Recently I read an article in the Washington Post entitled “Everyone’s a Winner Sends the Wrong Message to Kids.” The author told the following story. She and her husband happened to be at a swimming pool where the beginning of a kid’s triathlon was being held.
“And then we heard it, the ridiculous line and lie that has become commonplace in the arena of childhood competition: ‘Everyone is a winner just for showing up.’ We laughed out loud, shaking our heads.” She went on to explain to her 7-year-old, “Not everyone is a winner just for showing up. The winner, in this case, is the person who swims, rides and runs the fastest. The winner is the kid who crosses the finish line first.” I can’t argue with that.
On the other hand, the backlash against giving kids participation medals has gone a little too far in my opinion. James Harrison, a very good linebacker for the Pittsburgh Steelers—my hometown and favorite football team—made his two sons return participation trophies they received. He said, “Sometimes your best is not enough, and that should drive you want to do better.” I agree with this, too.
Participation Should Be Recognized
But I think it’s important to reinforce kids for trying. Recognizing them for participating, for playing the game, or entering the race is important, too. The author of the Post’s article says, “Pride does not come from just showing up.” Here’s where I disagree. I think that we all should be proud of ourselves for showing up and trying—even if we don’t win.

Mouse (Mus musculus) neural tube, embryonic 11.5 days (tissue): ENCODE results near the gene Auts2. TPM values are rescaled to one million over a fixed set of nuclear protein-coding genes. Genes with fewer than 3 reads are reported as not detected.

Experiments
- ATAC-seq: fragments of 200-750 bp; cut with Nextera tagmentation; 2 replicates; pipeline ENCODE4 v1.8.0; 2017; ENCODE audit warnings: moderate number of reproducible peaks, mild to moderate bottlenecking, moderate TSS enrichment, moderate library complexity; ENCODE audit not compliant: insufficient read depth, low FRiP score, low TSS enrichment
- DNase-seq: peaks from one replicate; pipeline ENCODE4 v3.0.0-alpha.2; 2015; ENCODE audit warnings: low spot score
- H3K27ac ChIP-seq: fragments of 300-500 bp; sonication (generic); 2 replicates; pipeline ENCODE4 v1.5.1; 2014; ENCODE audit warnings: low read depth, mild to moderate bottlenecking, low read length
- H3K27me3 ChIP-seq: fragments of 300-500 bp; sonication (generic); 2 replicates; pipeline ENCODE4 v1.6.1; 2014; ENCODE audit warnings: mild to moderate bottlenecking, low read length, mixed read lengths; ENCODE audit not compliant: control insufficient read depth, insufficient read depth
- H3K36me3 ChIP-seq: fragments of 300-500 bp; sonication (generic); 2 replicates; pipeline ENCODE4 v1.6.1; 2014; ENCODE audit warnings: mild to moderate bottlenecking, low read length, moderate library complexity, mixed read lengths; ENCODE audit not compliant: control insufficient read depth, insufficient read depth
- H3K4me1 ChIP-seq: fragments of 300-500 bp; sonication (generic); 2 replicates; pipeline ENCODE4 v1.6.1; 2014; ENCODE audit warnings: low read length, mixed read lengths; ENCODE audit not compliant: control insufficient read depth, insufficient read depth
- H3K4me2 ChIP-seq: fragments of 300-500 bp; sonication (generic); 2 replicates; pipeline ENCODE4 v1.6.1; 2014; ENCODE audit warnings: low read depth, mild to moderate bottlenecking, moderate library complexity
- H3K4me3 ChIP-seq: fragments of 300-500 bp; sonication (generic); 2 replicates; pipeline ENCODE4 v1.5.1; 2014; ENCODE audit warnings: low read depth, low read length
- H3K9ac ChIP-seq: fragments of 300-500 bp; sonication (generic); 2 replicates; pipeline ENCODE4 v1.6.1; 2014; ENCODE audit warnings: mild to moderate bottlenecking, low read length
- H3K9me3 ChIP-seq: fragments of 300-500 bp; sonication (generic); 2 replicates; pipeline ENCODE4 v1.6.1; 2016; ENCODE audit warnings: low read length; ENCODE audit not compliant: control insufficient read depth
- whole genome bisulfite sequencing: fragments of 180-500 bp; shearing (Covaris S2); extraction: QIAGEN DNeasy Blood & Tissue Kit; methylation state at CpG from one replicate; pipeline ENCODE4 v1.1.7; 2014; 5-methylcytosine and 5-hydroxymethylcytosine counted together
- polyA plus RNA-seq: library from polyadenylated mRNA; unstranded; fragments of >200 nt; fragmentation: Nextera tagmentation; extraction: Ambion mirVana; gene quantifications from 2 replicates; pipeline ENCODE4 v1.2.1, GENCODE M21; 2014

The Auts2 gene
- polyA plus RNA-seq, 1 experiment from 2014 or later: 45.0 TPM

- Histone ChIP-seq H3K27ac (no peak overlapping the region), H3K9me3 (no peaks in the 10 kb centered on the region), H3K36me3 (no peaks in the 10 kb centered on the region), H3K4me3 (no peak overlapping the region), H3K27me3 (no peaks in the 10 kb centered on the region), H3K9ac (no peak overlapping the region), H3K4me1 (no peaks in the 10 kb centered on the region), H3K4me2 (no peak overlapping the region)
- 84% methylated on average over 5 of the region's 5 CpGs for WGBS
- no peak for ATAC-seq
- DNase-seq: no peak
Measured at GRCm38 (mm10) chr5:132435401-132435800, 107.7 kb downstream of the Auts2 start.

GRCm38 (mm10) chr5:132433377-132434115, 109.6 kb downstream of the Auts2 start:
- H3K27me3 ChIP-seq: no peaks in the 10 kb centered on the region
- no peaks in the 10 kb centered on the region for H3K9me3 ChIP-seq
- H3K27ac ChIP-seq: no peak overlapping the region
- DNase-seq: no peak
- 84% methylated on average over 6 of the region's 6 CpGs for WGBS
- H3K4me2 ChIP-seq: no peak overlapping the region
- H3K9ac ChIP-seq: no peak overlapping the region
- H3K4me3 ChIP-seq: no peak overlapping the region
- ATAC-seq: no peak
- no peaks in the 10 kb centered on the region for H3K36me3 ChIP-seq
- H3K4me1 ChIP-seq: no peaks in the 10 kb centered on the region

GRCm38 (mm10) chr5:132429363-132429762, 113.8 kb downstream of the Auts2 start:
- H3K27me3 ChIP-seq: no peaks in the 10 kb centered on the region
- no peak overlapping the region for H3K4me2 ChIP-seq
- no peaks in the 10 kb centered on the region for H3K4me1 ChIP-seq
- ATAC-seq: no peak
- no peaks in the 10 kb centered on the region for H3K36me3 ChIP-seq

I don’t know what form recognition for showing up and trying should take in kids’ sports—a participant medal, a trophy—and I don’t want to get into that debate. But I do think that it is important to reinforce kids for trying. And, as James Harrison points out, help them to use their experience—win or lose—to get better.
This holds true at work, too. You don’t always win. You don’t always get the job or the promotion. You don’t always take the market share you aimed for. But if you can honestly say that you did your best, that you competed well and fairly, and that you learned something from the process, I believe you are a winner. Because that’s what winners do. They do their very best and they learn from their experiences.
Teddy Roosevelt’s “Man in the Arena” speech nailed it for me:
“The credit belongs to the man who is actually in the arena, whose face is marred by dust and sweat and blood; who strives valiantly; who errs, who comes up short again and again, because there is no effort without error and shortcoming; but who does actually strive to do the deeds…”
I think we should celebrate all those who are in the arena—those who show up and do their best, even if their best isn’t good enough. If you do your best to succeed and learn something from your failures, you’re a winner in my book.